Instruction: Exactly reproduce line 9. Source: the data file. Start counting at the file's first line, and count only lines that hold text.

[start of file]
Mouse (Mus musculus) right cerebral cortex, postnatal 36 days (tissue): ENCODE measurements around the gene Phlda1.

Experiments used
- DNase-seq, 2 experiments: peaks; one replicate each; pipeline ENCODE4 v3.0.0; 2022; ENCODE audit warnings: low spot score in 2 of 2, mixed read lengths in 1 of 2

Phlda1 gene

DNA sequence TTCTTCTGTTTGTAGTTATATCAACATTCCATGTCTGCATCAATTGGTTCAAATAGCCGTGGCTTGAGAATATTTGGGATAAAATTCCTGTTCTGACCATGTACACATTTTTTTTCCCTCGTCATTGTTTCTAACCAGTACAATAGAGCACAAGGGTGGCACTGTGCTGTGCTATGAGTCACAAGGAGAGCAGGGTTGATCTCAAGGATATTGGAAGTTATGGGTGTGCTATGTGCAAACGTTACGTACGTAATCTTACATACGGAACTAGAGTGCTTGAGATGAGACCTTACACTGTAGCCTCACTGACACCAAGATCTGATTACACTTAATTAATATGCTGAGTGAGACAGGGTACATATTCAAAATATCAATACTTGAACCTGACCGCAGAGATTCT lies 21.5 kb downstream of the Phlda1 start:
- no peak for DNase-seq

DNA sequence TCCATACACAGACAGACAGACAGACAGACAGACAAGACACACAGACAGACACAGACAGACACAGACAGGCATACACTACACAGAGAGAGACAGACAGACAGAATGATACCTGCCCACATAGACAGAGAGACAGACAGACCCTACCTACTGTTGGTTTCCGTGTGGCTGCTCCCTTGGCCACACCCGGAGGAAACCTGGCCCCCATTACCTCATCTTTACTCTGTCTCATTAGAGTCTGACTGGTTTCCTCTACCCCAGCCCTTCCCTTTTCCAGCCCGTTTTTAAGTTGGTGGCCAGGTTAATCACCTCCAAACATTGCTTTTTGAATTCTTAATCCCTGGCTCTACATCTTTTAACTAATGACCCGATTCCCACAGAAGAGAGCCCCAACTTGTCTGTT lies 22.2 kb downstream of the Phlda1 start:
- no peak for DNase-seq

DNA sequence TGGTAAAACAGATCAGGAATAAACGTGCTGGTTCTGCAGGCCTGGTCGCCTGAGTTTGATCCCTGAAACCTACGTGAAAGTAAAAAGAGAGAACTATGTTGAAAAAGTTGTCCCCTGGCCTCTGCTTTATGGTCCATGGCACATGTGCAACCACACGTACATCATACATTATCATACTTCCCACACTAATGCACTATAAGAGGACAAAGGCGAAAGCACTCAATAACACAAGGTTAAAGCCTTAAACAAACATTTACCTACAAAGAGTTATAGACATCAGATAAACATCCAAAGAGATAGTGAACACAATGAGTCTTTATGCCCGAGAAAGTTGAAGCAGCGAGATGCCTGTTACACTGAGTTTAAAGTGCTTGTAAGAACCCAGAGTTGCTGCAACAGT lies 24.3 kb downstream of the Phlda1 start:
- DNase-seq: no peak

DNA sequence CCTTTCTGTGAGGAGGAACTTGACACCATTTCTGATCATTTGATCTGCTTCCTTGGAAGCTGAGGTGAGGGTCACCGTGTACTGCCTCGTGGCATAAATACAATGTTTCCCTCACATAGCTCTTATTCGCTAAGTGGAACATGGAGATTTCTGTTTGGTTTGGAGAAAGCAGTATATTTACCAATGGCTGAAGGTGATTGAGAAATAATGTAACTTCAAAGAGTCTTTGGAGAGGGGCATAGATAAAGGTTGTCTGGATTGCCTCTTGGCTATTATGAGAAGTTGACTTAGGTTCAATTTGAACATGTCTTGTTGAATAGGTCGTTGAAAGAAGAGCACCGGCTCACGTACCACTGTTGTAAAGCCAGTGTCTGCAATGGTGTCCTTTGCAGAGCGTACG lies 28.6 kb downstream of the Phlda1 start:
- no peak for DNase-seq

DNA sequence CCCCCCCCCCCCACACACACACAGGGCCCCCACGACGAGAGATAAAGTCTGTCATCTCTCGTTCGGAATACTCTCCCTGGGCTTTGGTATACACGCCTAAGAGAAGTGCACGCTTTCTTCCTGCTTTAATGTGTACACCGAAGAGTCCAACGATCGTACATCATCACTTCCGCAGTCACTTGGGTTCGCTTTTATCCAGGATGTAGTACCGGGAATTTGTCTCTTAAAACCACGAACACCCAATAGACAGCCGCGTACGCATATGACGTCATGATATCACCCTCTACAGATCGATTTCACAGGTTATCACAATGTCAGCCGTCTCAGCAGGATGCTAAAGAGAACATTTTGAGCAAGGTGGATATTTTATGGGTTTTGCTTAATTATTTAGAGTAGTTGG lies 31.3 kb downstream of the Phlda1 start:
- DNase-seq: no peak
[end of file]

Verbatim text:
DNA sequence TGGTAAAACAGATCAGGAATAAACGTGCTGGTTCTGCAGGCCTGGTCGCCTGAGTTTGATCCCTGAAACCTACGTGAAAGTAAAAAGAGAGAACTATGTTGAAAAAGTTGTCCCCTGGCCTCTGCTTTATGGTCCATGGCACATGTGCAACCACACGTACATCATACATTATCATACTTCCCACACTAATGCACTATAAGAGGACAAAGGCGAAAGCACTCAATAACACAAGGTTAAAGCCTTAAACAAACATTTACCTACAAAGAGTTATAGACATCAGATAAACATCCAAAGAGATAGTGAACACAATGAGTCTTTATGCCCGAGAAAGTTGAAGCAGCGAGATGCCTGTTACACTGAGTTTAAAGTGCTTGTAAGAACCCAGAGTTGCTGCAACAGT lies 24.3 kb downstream of the Phlda1 start: